Sustainability and the green movement often find themselves associated with the political left, yet there are many practical and economic reasons for sustainable living. Without trying to push one political agenda or another — teaching children personal sustainable practices is a great way to clean up a city for generations down the line.
Children are the future. It sounds cliché, but it’s the truth: the youth of today will be our country’s decision-makers, consumers and social contributors in a few short years. Investing in their education will not only improve their lives, but it will also improve all of ours. Everyone, regardless of political persuasion, can agree that a better-educated population counts as a positive step for our collective future.
Before looking at specific practices, it’s important to understand exactly why investing in the children is such an important step. For many of us, our children represent our ideals: we teach them the best way we know how, trying to encourage them to pursue the good things in life, and avoid the bad. When talking to the kids, we are forced to evaluate our actions, embodying the lessons we are teaching.
A huge part of teaching kids about sustainability is the impact it will have on us. How can we teach kids that recycling helps the environment and the economy, and then throw our cans in the trash? We will look like hypocrites — something kids are especially fond of pointing out during arguments — and we’ll send mixed messages.
Of course, some parents are not particularly interested in sustainability or teaching their kids about it. In these cases, school homework and projects related to the subject can go a long way. These parents, who may simply have other priorities that conflict with constant environmental awareness, are nonetheless invested in their children’s futures. By connecting a student’s success and grades to teaching environmental sustainability, all parents have an interest in the subject.
Sustainability is a wide-reaching word. It can span anything from giant wind turbines, and heat pumps to using natural fertilizer in the vegetable patch. Everything under this massive umbrella follows one rule: it is a habitual practice that lessens our damage to the world. Sustainability, then, is nothing more than a collection of good and sensible practices.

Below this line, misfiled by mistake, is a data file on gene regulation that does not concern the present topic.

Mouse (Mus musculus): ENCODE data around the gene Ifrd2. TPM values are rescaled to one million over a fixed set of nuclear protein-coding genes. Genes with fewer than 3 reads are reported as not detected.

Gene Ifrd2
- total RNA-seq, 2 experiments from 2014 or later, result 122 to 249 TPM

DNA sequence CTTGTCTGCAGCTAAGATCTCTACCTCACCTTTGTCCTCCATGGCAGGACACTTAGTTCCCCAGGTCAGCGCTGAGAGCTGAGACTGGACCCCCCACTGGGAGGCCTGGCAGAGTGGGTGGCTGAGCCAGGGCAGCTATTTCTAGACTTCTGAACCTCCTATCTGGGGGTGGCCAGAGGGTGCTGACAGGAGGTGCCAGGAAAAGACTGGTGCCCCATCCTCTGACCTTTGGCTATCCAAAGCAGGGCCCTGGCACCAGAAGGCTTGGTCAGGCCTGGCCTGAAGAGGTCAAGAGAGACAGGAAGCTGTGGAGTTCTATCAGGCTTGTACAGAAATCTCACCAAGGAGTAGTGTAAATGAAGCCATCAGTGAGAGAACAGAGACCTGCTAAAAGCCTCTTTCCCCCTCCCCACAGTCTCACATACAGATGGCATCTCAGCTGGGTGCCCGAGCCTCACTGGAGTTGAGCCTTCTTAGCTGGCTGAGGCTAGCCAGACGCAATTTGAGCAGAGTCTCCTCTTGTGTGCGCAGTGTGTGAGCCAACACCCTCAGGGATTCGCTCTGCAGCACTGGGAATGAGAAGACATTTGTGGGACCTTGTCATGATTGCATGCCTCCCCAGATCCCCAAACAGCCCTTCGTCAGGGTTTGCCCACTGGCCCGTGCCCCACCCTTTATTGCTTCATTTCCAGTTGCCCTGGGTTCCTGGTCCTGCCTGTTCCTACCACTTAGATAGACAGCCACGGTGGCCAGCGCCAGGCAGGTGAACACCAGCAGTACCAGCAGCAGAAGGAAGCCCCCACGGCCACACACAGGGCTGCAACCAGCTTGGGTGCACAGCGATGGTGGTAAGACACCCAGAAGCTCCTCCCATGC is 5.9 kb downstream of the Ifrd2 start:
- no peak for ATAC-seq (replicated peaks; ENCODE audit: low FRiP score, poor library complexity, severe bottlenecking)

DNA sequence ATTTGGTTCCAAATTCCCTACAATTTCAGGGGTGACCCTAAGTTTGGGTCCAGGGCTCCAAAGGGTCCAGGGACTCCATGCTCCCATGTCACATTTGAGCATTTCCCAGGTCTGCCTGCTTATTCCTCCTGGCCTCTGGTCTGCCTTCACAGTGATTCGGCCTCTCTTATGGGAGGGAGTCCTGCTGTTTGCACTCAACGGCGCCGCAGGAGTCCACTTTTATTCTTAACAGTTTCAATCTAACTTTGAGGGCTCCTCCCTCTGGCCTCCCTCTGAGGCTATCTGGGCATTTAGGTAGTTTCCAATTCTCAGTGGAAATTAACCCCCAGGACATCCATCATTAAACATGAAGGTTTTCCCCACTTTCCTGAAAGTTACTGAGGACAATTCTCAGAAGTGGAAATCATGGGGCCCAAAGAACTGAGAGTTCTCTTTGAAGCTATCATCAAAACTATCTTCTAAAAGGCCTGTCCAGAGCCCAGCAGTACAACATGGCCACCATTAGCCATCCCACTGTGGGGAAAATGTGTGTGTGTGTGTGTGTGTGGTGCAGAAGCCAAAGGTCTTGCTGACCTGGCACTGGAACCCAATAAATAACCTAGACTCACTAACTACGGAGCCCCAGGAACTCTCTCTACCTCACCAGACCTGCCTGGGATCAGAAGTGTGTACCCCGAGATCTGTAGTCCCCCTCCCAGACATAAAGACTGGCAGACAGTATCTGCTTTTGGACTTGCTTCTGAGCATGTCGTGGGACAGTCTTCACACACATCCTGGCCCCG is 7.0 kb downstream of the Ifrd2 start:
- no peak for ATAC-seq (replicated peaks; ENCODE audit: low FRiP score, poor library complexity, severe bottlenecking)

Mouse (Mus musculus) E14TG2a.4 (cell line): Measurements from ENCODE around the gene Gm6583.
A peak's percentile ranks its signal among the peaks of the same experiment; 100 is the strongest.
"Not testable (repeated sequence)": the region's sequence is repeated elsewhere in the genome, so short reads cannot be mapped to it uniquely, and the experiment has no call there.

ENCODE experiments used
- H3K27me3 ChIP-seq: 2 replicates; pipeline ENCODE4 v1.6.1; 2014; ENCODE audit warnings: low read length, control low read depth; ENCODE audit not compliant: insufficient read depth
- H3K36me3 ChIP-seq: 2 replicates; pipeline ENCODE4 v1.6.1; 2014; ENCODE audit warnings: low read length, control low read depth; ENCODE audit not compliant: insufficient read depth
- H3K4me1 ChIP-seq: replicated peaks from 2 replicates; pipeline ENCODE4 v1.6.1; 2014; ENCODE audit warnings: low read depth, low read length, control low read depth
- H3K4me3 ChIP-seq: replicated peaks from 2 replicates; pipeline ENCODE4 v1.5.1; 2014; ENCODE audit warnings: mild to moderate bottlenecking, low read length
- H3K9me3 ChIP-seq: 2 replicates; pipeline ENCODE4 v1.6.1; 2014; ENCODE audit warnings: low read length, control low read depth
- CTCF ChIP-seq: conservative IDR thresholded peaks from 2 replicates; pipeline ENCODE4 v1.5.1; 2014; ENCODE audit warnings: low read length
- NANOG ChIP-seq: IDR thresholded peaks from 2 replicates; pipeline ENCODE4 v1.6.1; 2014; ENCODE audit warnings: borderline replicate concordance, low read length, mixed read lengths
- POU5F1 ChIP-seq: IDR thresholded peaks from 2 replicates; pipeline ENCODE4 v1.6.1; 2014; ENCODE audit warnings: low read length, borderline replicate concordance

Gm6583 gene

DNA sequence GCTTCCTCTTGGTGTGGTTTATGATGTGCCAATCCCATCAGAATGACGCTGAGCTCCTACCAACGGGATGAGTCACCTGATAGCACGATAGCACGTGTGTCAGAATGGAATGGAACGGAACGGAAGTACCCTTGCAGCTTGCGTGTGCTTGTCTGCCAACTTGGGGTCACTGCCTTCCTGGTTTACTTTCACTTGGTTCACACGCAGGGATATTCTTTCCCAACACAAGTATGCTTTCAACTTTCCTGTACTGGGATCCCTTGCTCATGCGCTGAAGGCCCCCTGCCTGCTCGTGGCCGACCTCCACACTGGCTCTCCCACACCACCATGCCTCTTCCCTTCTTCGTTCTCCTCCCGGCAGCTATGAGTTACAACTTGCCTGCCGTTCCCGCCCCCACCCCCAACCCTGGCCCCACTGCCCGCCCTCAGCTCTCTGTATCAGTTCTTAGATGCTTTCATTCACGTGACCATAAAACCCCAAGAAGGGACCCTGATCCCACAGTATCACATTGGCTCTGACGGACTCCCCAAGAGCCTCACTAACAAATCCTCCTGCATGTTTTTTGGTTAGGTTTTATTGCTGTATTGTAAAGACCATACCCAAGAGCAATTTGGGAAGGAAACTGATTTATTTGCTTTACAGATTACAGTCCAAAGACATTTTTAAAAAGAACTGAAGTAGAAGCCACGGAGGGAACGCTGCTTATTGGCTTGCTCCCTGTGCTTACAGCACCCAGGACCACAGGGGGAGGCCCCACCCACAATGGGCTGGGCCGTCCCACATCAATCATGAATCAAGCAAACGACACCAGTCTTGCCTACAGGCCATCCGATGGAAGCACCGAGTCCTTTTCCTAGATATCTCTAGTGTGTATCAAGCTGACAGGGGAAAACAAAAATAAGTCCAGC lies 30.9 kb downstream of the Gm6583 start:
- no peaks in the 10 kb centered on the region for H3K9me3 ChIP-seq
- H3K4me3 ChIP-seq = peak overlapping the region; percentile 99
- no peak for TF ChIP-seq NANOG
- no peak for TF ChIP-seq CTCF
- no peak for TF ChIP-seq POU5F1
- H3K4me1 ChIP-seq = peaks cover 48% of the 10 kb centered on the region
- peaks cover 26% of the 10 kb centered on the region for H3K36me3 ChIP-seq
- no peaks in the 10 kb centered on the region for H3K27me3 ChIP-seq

When initially getting kids involved, the most important step is bridging the gap between the abstract idea of sustainability and the real-world impacts these practices have. Starting small — a compost heap in the backyard, a trip to the recycling plant — can go a long way. Bogging kids down in the more advanced science and technology aspects can muddy the waters about the fundamental importance of green practices: creating a future we can live in indefinitely.
Of course, science is also incredibly cool, and reminding kids of all the fascinating techniques and technology that goes into environmental studies can also work wonders. Striking a balance between these two — the everyday lifestyle efforts and the exciting science and technology aspects — can be key to getting everyone involved.
Another huge part of this process is helping children understand the importance of the environment. Stressing the impact we have on the environment and that the surrounding world can have on us, will turn “sustainability” from an abstract word into an integral and tangible concept. After all, it’s hard to advocate sustainability if one doesn’t know what is at stake, and why it is essential to save it. For many children living in cities, experiences in nature are few and far between.
With this in mind, taking field trips out of the city and into nature can go a long way. Showing pictures of deforestation or strip-mining can’t inspire change if the kids have never experienced the beauty of nature for themselves. Knowing what is at stake — what green practices are fighting to protect — will heighten the importance from an early age.
In the Classroom and Outside
While establishing mutual respect for the environment, classroom activities will take on new importance. Teaching children the fundamentals of sustainable living — recycling, composting, renewable energy uses, etc. — and how their alternatives impact the environment, will make a lot more sense. Classroom projects can help kids understand their importance in the movement, and how they can personally make a difference.
The PTA can go a long way towards encouraging these practices at the home as well as in school. Keeping involved parents up-to-date with the classroom sustainability goals and projects will help coordinate efforts between the home and classroom. One of the biggest roadblocks to raising an environmentally-conscious generation is a lack of communication between school and home. If the efforts of the classroom become reinforced at home, the message becomes much more coherent.
Between these methods, the world might be seeing cleaner cities in a few years. Teaching our kids the importance of sustainability also teaches us, forcing us to do research and develop our understanding of a sustainable world. Showing the kids both easy and awesome sustainability efforts might even teach us a thing or two!